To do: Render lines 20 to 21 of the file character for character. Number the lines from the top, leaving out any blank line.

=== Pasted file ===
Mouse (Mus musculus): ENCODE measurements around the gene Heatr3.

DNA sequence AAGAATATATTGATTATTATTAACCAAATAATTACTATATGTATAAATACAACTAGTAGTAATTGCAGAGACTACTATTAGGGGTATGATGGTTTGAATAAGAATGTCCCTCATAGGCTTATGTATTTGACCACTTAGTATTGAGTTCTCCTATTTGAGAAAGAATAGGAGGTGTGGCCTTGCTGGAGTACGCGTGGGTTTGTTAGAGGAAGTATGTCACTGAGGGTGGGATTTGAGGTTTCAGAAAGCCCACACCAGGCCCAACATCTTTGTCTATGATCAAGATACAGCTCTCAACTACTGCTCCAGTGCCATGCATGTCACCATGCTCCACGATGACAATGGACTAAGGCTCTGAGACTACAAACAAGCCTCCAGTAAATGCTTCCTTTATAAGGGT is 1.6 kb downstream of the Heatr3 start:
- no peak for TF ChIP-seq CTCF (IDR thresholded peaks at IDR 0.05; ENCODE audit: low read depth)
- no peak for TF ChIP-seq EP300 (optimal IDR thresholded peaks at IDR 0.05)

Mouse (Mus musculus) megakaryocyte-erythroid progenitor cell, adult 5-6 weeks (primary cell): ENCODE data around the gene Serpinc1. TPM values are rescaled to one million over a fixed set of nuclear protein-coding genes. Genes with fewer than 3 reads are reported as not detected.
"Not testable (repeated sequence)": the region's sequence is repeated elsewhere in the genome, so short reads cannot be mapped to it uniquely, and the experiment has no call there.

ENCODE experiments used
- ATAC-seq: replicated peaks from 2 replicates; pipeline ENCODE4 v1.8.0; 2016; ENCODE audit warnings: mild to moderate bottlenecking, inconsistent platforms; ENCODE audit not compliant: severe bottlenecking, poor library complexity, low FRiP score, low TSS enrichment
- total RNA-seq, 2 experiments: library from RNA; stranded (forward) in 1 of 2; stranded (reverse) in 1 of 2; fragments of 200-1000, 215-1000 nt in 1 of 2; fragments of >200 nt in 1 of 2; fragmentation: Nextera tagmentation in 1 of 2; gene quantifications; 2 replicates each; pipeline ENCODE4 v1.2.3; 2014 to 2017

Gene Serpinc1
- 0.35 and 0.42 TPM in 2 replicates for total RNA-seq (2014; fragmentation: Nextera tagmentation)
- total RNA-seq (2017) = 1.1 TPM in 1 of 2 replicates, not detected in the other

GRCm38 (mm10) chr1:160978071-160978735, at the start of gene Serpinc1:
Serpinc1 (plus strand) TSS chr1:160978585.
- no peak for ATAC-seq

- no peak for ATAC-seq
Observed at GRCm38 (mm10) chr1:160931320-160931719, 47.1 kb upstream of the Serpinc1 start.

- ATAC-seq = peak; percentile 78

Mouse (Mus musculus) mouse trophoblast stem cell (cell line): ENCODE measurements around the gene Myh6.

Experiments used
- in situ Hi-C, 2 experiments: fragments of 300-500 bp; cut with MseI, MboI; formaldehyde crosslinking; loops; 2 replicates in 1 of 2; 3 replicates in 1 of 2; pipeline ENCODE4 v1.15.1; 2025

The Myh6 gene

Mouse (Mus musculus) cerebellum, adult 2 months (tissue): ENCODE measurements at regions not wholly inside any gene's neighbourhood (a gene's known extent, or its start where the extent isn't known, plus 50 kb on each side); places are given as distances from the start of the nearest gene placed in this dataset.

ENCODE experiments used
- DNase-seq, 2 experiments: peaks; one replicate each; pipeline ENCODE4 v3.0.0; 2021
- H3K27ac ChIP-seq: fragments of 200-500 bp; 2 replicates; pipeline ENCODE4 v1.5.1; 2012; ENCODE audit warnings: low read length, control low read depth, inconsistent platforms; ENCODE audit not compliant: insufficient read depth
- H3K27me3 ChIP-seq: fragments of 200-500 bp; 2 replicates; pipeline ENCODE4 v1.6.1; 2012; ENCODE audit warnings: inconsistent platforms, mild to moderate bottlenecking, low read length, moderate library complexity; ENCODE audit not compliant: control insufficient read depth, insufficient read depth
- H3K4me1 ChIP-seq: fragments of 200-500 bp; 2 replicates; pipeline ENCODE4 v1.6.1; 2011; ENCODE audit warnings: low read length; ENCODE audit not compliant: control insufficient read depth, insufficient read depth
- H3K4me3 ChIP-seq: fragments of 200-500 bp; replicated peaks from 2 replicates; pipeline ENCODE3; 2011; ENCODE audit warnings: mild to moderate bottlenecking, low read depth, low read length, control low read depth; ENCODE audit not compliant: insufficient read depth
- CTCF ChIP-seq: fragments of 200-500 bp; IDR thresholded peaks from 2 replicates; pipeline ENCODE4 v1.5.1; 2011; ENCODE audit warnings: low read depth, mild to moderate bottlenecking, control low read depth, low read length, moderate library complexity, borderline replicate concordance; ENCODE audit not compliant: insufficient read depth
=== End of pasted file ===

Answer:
Experiments used
- in situ Hi-C, 2 experiments: fragments of 300-500 bp; cut with MseI, MboI; formaldehyde crosslinking; loops; 2 replicates in 1 of 2; 3 replicates in 1 of 2; pipeline ENCODE4 v1.15.1; 2025